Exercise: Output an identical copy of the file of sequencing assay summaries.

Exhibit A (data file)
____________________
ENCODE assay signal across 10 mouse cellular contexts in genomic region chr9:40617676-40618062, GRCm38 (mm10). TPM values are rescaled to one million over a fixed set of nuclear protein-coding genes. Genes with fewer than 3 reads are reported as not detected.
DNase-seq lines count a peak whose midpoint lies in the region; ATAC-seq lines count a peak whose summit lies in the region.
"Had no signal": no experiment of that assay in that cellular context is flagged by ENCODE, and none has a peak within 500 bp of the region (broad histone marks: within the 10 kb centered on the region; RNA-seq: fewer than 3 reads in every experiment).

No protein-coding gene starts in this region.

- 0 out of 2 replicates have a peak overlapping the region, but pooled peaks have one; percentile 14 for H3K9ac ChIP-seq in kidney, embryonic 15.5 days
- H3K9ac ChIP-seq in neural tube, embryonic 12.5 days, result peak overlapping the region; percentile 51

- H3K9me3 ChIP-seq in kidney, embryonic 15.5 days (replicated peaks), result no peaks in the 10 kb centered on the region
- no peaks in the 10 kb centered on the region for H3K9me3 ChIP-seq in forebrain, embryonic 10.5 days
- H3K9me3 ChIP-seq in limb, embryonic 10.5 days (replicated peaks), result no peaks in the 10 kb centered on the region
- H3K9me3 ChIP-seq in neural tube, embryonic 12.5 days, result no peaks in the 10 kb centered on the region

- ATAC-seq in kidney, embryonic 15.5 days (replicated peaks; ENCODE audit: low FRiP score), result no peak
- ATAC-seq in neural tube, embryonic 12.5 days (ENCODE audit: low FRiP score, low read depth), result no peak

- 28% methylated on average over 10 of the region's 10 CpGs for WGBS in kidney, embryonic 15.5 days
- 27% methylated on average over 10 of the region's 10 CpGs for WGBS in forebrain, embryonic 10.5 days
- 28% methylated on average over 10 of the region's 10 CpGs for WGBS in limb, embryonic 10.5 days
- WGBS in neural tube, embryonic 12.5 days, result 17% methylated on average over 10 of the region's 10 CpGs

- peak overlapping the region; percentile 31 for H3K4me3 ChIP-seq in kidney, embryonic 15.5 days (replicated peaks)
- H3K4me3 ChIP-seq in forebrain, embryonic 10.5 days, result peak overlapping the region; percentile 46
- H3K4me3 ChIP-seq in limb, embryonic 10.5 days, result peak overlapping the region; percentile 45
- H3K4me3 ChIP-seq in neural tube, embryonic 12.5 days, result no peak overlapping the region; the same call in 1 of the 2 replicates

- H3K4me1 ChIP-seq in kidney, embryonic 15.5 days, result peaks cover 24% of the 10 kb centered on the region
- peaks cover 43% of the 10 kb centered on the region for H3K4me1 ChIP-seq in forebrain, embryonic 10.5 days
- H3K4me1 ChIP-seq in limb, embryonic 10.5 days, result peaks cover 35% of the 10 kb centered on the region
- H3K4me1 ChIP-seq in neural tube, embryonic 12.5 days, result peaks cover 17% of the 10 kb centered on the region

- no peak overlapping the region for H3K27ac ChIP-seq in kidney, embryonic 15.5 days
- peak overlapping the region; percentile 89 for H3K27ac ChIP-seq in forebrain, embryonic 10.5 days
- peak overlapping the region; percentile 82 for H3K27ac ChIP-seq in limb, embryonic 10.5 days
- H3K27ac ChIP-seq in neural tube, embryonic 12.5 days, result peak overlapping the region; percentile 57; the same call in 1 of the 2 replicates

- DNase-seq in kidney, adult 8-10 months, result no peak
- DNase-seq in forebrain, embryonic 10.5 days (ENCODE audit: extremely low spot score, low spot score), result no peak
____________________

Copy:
ENCODE assay signal across 10 mouse cellular contexts in genomic region chr9:40617676-40618062, GRCm38 (mm10). TPM values are rescaled to one million over a fixed set of nuclear protein-coding genes. Genes with fewer than 3 reads are reported as not detected.
DNase-seq lines count a peak whose midpoint lies in the region; ATAC-seq lines count a peak whose summit lies in the region.
"Had no signal": no experiment of that assay in that cellular context is flagged by ENCODE, and none has a peak within 500 bp of the region (broad histone marks: within the 10 kb centered on the region; RNA-seq: fewer than 3 reads in every experiment).

No protein-coding gene starts in this region.

- 0 out of 2 replicates have a peak overlapping the region, but pooled peaks have one; percentile 14 for H3K9ac ChIP-seq in kidney, embryonic 15.5 days
- H3K9ac ChIP-seq in neural tube, embryonic 12.5 days, result peak overlapping the region; percentile 51

- H3K9me3 ChIP-seq in kidney, embryonic 15.5 days (replicated peaks), result no peaks in the 10 kb centered on the region
- no peaks in the 10 kb centered on the region for H3K9me3 ChIP-seq in forebrain, embryonic 10.5 days
- H3K9me3 ChIP-seq in limb, embryonic 10.5 days (replicated peaks), result no peaks in the 10 kb centered on the region
- H3K9me3 ChIP-seq in neural tube, embryonic 12.5 days, result no peaks in the 10 kb centered on the region

- ATAC-seq in kidney, embryonic 15.5 days (replicated peaks; ENCODE audit: low FRiP score), result no peak
- ATAC-seq in neural tube, embryonic 12.5 days (ENCODE audit: low FRiP score, low read depth), result no peak

- 28% methylated on average over 10 of the region's 10 CpGs for WGBS in kidney, embryonic 15.5 days
- 27% methylated on average over 10 of the region's 10 CpGs for WGBS in forebrain, embryonic 10.5 days
- 28% methylated on average over 10 of the region's 10 CpGs for WGBS in limb, embryonic 10.5 days
- WGBS in neural tube, embryonic 12.5 days, result 17% methylated on average over 10 of the region's 10 CpGs

- peak overlapping the region; percentile 31 for H3K4me3 ChIP-seq in kidney, embryonic 15.5 days (replicated peaks)
- H3K4me3 ChIP-seq in forebrain, embryonic 10.5 days, result peak overlapping the region; percentile 46
- H3K4me3 ChIP-seq in limb, embryonic 10.5 days, result peak overlapping the region; percentile 45
- H3K4me3 ChIP-seq in neural tube, embryonic 12.5 days, result no peak overlapping the region; the same call in 1 of the 2 replicates

- H3K4me1 ChIP-seq in kidney, embryonic 15.5 days, result peaks cover 24% of the 10 kb centered on the region
- peaks cover 43% of the 10 kb centered on the region for H3K4me1 ChIP-seq in forebrain, embryonic 10.5 days
- H3K4me1 ChIP-seq in limb, embryonic 10.5 days, result peaks cover 35% of the 10 kb centered on the region
- H3K4me1 ChIP-seq in neural tube, embryonic 12.5 days, result peaks cover 17% of the 10 kb centered on the region

- no peak overlapping the region for H3K27ac ChIP-seq in kidney, embryonic 15.5 days
- peak overlapping the region; percentile 89 for H3K27ac ChIP-seq in forebrain, embryonic 10.5 days
- peak overlapping the region; percentile 82 for H3K27ac ChIP-seq in limb, embryonic 10.5 days
- H3K27ac ChIP-seq in neural tube, embryonic 12.5 days, result peak overlapping the region; percentile 57; the same call in 1 of the 2 replicates

- DNase-seq in kidney, adult 8-10 months, result no peak
- DNase-seq in forebrain, embryonic 10.5 days (ENCODE audit: extremely low spot score, low spot score), result no peak